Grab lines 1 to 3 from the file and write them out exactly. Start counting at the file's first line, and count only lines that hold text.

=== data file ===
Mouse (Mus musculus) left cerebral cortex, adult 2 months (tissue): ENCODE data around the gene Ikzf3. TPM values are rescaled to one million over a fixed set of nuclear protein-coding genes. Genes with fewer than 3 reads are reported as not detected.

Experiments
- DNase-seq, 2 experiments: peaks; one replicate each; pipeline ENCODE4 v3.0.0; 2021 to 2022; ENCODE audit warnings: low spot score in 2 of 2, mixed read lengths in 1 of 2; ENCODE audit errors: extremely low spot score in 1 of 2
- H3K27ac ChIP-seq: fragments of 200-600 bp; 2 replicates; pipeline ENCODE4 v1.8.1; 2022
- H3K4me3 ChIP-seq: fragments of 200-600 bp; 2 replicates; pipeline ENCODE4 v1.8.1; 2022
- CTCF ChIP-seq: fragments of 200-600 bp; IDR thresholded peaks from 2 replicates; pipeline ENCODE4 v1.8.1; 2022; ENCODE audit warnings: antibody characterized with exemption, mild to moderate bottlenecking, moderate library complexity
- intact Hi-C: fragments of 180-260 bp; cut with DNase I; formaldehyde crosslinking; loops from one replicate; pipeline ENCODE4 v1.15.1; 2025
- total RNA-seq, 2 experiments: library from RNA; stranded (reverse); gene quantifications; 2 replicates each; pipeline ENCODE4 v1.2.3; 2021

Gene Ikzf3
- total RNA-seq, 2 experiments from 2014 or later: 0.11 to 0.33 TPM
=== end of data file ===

Mouse (Mus musculus) left cerebral cortex, adult 2 months (tissue): ENCODE data around the gene Ikzf3. TPM values are rescaled to one million over a fixed set of nuclear protein-coding genes. Genes with fewer than 3 reads are reported as not detected.

Experiments
- DNase-seq, 2 experiments: peaks; one replicate each; pipeline ENCODE4 v3.0.0; 2021 to 2022; ENCODE audit warnings: low spot score in 2 of 2, mixed read lengths in 1 of 2; ENCODE audit errors: extremely low spot score in 1 of 2